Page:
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High blood pressure


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When we are having high blood pressure, it is time we are knowledgeable about it and follow the heart care requirements.

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High blood pressure

  1. 1. High Blood Pressure High blood pressure (or “hypertension”) produces no obvious symptoms until it reaches the advanced stage and damages organs, especially the kidneys, heart, brain, and blood vessels. It is one of the most common risk factors for heart attack, stroke, kidney failure, peripheral vascular disease, atherosclerosis, and heart failure, defined as an inability of the heart to pump enough blood to meet the body’s needs. Untreated, it can also lead to left ventricular hypertrophy (LVH), an enlargement and thickening of the walls of the heart’s main pumping chamber. LVH is an independent risk factor for heart failure. In general, high blood pressure is defined as consistent blood pressure readings above 140 / 90, although 120 / 80 is the goal. Stress Doctors have long debated the role of stress in promoting heart disease, but there’s a growing body of evidence that it is a risk factor. Exactly how stress harms the heart is not fully understood, but researchers do know that constant high levels of stress prompt hormonal changes that can send blood pressure and insulin levels soaring, and likely promote inflammation and other body changes that, over time, increase cardiovascular risk. Stress may also lead to depression, one of several psychological factors linked to an increased risk of a heart attack. Both short-term and prolonged stress appear to be risk factors. Many heart attack patients report undergoing unusual stress in the hours before they were stricken. It is well-known that sudden, severe stress can precipitate a heart attack in people who already have coronary disease. 1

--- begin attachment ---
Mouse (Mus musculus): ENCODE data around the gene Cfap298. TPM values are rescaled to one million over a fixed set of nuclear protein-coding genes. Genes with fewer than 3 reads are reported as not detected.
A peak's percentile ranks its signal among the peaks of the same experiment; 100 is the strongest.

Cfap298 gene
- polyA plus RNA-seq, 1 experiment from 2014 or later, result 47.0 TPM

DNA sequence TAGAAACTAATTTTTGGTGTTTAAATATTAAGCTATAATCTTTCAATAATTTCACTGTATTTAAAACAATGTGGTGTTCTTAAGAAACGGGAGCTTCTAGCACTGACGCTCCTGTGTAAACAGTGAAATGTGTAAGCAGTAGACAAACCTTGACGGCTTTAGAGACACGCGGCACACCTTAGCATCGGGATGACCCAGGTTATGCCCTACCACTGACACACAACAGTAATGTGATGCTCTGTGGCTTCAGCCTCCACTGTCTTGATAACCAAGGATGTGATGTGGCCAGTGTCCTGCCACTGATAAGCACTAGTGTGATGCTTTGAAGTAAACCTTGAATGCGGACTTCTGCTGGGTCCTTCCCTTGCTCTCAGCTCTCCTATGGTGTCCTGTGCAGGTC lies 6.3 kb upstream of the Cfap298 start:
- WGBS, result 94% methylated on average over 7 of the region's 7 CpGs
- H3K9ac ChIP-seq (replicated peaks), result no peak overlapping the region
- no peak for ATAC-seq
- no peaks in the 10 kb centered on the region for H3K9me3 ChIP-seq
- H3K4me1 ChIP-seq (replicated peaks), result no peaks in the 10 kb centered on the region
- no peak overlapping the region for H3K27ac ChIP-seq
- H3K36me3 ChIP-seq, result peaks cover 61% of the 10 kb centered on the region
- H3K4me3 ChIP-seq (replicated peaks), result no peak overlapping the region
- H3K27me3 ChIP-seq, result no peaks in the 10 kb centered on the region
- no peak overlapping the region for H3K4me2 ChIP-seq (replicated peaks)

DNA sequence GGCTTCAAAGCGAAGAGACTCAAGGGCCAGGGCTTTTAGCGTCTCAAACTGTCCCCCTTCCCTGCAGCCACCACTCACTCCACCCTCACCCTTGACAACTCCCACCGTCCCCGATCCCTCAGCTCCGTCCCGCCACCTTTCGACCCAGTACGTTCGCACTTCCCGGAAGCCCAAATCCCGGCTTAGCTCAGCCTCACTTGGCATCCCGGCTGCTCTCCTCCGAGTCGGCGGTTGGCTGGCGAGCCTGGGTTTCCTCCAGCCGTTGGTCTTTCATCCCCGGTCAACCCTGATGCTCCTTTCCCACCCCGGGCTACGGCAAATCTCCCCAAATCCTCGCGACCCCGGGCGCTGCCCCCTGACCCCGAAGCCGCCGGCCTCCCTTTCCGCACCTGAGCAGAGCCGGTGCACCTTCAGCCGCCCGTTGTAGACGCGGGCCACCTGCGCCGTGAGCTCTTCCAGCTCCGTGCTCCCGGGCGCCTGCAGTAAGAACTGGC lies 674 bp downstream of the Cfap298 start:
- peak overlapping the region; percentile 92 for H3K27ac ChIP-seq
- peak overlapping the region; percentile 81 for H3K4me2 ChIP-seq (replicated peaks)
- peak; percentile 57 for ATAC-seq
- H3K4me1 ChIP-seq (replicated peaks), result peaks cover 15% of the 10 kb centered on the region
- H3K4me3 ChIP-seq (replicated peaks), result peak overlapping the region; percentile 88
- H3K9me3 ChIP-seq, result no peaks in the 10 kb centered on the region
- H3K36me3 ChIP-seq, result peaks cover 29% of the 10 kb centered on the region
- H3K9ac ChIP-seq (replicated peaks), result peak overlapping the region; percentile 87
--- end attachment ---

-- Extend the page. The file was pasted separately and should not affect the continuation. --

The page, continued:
2. 2. Sustained stress has also been associated with an increased heart-attack risk. This connection was documented in a recent multinational study that surveyed more than eleven thousand people who had suffered heart attacks and compared them with about thirteen thousand healthy control subjects. The study found that the heart-attack patients had been under much more stress in the previous year than had been the healthy controls. The stress came from various sources — problems at work, financial difficulties, family troubles, depression, the death of a loved one, and other causes. The senior investigator of the study, Dr. Salim Yusuf of McMaster University, concluded that stress “was comparable to risk factors like hypertension and abdominal obesity,” and that its effect was “much greater than we thought before.” Of course, all of us are subjected to different types of stress every day, and most people can develop moderately effective ways of dealing with it. Yet the presence of other risk factors and a person’s personality make everyone’s experience of stress unique. A hard-driven executive may thrive on a stress level that would drive other people crazy. Conversely, even low levels of stress may tip the balance for a more high-strung person. In any event, persistent stress and poor coping mechanisms can harm health. Several studies published in the last few years have identified depression as an independent factor that increases the risk of a heart attack. Precisely how depression affects heart function is unknown, but diagnosing and treating depression is now considered an important aspect of reducing cardiovascular risk. 2